Somehow, one suspects the Spurs will be just fine. Yet while they conduct their annual tutorials on how small-market franchises not only can exist but thrive, that wasn’t always the case. In 1993, they moved out of the antiquated, if ideally situated, downtown HemisFair Arena and into a massive, multiuse facility that seated 60,000 and was known as the Alamodome – a decision that decimated the season ticket and luxury suite base and flopped economically.

Recognizing the need for a more viable financial model and the return to a more conventional arena, the Spurs sought public funding for a new facility in 1997 but were overwhelmingly rebuffed. Other proposals were examined and similarly rejected, leading to the inevitable possibility of relocation.

“We were at a crossroads,” former Spurs vice president Russ Bookbinder said years later. “We were not moving just to have a prettier building. In order to stay in business, to compete in the league, we need to change the economic structure of what we’re doing. And when we looked at long-term projections, salary projections, we realized that smaller markets that did not have new facilities began falling farther and farther behind.”

City and county officials eventually agreed on joint funding for an arena seating 18,000-plus on the complex five miles outside the city where the annual rodeo is held, thereby enabling expansion and shared use of the facilities.

But there was one catch: The deal to increase rental car and hotel/motel taxes required voter approval, which was far from guaranteed. Aware of the opposition toward any public contribution, the organization mounted an aggressive political campaign (”Saddles and Spurs”) and enlisted the help of several players.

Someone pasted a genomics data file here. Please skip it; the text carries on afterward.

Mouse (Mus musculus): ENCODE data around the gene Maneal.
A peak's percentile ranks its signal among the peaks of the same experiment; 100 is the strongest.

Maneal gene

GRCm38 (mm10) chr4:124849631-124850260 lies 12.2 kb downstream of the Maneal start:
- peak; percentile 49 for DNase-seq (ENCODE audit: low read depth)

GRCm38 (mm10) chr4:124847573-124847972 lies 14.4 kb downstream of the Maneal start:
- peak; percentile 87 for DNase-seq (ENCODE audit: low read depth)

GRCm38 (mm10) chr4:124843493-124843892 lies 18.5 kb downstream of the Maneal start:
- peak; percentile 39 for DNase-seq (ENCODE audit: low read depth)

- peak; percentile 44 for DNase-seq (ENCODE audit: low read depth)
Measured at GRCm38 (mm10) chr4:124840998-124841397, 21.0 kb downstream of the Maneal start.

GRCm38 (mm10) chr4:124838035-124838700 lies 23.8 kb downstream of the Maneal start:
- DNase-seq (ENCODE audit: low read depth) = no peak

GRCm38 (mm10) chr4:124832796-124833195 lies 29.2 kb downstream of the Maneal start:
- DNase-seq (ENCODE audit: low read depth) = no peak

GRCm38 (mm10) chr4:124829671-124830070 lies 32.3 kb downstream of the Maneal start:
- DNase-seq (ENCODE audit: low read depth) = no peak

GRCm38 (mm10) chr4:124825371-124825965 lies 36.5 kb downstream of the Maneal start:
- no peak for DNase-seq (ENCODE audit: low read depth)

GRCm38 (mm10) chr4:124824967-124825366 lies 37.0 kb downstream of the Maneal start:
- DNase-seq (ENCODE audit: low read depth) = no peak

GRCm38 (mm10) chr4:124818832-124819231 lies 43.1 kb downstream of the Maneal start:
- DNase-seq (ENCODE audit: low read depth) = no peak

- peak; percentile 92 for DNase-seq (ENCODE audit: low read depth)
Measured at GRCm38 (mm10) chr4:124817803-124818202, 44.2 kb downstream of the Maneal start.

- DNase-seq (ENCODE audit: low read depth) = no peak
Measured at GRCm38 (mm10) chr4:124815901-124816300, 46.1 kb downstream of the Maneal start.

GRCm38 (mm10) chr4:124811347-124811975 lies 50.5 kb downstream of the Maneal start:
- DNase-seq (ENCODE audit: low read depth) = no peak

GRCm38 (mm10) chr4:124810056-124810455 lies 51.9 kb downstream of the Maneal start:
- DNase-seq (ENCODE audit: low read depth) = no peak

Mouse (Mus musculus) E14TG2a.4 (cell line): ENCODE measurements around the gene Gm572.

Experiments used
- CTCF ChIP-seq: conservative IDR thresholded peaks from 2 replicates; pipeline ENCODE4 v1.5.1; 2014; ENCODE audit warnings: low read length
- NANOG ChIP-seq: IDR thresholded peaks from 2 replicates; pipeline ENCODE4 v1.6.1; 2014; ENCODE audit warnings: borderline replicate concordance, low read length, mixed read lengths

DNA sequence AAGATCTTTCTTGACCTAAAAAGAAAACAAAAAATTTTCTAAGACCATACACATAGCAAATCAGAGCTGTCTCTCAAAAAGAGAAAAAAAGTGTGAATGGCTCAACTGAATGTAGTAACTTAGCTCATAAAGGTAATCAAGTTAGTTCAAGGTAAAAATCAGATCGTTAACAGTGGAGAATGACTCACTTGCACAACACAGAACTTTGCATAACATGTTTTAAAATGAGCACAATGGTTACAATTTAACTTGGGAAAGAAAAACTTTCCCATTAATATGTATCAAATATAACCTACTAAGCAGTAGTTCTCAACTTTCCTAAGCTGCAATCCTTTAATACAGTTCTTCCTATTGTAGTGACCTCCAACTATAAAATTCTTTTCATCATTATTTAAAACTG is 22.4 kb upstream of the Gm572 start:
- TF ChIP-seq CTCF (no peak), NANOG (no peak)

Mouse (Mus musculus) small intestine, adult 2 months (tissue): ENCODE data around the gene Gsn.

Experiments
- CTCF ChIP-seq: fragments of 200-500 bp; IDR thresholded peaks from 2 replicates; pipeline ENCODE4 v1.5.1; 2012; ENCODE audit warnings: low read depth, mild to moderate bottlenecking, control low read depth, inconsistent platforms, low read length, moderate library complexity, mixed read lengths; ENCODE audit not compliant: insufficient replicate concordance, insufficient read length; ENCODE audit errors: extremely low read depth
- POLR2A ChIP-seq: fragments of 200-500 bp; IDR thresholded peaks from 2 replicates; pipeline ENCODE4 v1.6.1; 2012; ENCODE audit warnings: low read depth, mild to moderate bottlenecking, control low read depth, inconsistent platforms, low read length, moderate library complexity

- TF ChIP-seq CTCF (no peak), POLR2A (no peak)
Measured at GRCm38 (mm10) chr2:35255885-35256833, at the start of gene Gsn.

“I would get up in the morning and go to campaign headquarters,” current Spurs analyst Sean Elliott recalled before Thursday night’s game. “They would send me to people’s homes, to public events and forums. We would make phone calls. Whatever they needed.”

Something else aided the Spurs’ cause: that 1999 championship.

“Having the vote on Nov. 1, which was ring night, surely had an impact,” Buford recalled. “And I think by that time it was clear to the community that everybody wanted it to work out.”

Popovich, a food and wine connoisseur who frequents various downtown restaurants during visits to Sacramento, said he tried to ignore the relocation chatter but remembers feeling a huge sense of relief on election night.

“It was just fantastic to know you had a home that was going to be yours for a long period of time,” he said. “That feeling of constancy was a real thrill, a real pickup for everybody.”

Those saddle sores apparently were worth the pain. Before Duncan retired last spring, the Spurs earned four more titles. The only downside is that the arena is not downtown, not near the Alamo, the River Walk, the city vibe. Five rings will have to suffice.